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Ireland’s finances €3.6bn better than thought – due to accounting error

A figure of €3.6 billion passed between State agencies was accidentally counted twice – creating an accounting error equal to 2.3 per cent of GDP.

Image: Sykez Tom via Creative Commons

IRELAND’S DEBT IS lower than previously thought - because of an accounting error that counted a figure of €3.6 billion twice.

TV3 News has revealed that a payment between two state agencies – the National Treasury Management Agency (NTMA) and the Housing Finance Agency (HFA) – had been accidentally counted two times. The Department of Finance said that the sum had been counted “as assets in the NTMA accounts and liabilities in the HFA accounts” – creating an accounting error equal to 2.3 per cent of GDP.

While the figure is equal to the cuts projected in the upcoming budget, a spokesperson for the Department told TheJournal.ie that this would have “no connection” to this year’s budgetary projections because the numbers related to last year’s GNP figures.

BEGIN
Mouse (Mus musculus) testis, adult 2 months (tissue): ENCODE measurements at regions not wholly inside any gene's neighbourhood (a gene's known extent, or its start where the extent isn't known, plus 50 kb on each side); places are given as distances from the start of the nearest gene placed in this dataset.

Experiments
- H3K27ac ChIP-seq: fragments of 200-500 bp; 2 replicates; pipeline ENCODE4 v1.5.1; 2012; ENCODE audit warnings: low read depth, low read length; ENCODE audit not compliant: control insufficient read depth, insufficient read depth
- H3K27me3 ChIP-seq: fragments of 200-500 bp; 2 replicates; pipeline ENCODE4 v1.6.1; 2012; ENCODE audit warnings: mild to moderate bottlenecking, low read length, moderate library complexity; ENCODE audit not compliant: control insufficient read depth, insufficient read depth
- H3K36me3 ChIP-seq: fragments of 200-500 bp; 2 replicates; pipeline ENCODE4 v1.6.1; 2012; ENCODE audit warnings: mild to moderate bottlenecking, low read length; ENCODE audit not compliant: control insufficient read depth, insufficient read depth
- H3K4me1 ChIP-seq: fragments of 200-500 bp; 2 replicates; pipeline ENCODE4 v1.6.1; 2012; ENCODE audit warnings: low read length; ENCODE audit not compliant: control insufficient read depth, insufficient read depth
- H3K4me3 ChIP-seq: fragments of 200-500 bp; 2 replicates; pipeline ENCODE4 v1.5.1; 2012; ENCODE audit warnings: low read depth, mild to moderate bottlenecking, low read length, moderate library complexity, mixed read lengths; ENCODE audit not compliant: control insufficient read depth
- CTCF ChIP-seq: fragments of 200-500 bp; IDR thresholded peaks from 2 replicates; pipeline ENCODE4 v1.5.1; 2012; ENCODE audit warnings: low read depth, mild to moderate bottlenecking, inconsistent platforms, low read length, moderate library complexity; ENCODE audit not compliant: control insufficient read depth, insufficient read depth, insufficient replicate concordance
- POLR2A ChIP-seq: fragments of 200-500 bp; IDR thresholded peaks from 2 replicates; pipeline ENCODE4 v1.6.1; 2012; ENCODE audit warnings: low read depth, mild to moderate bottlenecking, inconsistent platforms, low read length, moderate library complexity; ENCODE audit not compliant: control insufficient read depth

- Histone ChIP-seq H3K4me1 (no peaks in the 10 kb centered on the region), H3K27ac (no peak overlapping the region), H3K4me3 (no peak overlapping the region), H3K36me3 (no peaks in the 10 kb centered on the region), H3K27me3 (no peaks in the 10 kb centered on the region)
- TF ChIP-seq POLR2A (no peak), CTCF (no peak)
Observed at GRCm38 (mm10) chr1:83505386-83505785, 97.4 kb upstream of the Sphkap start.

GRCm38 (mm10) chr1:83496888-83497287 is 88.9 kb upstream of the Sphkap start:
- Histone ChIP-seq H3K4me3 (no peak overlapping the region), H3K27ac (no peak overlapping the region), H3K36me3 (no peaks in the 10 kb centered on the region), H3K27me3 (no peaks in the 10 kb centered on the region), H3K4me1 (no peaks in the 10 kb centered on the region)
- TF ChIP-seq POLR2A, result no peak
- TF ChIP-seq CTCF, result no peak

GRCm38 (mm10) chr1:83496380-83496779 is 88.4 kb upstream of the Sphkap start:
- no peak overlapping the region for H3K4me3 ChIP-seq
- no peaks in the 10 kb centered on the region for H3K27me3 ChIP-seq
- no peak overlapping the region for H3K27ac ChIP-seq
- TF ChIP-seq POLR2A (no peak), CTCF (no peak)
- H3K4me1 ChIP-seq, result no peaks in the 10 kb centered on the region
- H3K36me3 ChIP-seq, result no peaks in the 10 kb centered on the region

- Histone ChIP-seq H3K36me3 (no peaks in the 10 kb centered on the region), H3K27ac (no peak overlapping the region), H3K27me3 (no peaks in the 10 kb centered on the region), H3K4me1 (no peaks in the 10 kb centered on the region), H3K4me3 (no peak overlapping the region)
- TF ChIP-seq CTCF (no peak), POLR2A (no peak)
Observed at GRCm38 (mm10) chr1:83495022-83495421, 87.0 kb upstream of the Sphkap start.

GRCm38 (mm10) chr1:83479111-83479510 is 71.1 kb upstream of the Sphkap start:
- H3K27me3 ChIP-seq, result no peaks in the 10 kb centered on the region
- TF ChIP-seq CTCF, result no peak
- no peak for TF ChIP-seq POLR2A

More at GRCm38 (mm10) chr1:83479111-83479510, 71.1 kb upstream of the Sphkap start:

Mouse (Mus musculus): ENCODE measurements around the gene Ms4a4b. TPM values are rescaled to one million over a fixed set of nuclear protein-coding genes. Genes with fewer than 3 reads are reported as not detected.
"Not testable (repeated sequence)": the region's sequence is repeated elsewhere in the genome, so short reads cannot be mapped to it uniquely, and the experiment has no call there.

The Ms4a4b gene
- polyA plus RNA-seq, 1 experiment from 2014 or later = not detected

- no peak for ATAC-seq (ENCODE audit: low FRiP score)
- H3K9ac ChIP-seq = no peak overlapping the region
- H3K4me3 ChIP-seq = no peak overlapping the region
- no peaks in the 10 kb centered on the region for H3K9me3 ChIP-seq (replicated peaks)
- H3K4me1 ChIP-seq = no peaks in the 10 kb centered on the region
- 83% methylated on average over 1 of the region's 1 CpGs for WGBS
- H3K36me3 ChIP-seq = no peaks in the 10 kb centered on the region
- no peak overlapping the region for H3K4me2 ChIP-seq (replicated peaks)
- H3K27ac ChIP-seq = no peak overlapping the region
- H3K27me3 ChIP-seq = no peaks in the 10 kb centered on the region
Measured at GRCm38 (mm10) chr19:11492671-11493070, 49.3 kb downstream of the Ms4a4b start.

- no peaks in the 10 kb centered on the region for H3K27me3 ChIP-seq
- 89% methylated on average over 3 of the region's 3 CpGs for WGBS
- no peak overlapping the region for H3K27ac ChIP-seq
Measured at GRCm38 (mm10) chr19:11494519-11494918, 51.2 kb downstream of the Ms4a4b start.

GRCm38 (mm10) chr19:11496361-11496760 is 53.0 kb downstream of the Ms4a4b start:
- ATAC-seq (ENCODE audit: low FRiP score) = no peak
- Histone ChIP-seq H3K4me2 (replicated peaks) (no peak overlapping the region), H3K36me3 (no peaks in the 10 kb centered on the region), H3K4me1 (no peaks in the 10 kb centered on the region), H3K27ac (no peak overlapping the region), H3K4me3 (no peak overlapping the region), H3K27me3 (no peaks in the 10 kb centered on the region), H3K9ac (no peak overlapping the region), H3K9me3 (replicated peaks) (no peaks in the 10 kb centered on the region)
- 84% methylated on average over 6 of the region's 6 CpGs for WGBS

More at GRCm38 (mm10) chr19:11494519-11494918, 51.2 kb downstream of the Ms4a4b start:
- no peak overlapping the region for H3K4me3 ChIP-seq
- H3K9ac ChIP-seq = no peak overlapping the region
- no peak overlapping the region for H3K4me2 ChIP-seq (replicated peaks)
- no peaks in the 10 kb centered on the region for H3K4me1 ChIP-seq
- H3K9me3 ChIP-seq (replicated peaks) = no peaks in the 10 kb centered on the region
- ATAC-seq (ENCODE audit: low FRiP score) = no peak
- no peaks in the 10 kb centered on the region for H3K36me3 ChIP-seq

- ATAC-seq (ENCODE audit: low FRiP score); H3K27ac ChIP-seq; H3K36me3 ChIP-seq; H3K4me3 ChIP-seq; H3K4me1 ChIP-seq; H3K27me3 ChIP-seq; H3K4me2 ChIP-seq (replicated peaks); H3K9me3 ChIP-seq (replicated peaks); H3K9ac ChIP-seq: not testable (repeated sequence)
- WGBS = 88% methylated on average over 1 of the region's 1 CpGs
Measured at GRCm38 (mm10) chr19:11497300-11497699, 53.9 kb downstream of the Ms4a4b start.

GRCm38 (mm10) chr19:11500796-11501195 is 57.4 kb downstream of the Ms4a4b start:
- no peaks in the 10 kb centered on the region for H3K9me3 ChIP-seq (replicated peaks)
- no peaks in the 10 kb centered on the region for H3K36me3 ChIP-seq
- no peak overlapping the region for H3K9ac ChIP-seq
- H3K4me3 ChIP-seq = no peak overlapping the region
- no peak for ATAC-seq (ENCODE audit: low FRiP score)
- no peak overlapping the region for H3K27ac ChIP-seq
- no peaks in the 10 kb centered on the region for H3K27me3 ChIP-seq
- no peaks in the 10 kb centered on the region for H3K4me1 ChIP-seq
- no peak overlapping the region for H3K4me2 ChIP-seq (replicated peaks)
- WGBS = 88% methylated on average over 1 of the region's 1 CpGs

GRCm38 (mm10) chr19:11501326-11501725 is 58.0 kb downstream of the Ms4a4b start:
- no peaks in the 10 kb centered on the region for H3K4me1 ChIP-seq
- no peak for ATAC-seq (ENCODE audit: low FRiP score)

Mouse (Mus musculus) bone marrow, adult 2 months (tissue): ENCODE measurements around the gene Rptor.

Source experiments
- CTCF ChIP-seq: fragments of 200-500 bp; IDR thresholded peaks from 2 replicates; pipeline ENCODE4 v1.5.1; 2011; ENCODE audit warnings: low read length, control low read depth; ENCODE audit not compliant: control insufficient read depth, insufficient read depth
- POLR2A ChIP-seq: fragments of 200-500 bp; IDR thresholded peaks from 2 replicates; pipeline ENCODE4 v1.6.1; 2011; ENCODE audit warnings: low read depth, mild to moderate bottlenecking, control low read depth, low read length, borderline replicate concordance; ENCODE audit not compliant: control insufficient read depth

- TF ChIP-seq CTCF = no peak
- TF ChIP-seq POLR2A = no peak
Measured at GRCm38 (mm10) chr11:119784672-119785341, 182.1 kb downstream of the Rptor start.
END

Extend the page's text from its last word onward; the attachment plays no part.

Recently, Finance Minister Michael Noonan announced that €3.6 billion may have to be shaved off the budget in order to reduce the country’s deficit to 8.6 per cent of GDP next year.

Noonan is expected to brief the government on the developments at the scheduled meeting of the Cabinet this week. The Medium Term Fiscal Statement will be published on Friday and will contain the latest macroeconomic and fiscal forecasts of the Department of Finance, aimed at informing the government in terms of its ongoing budgetary projections.

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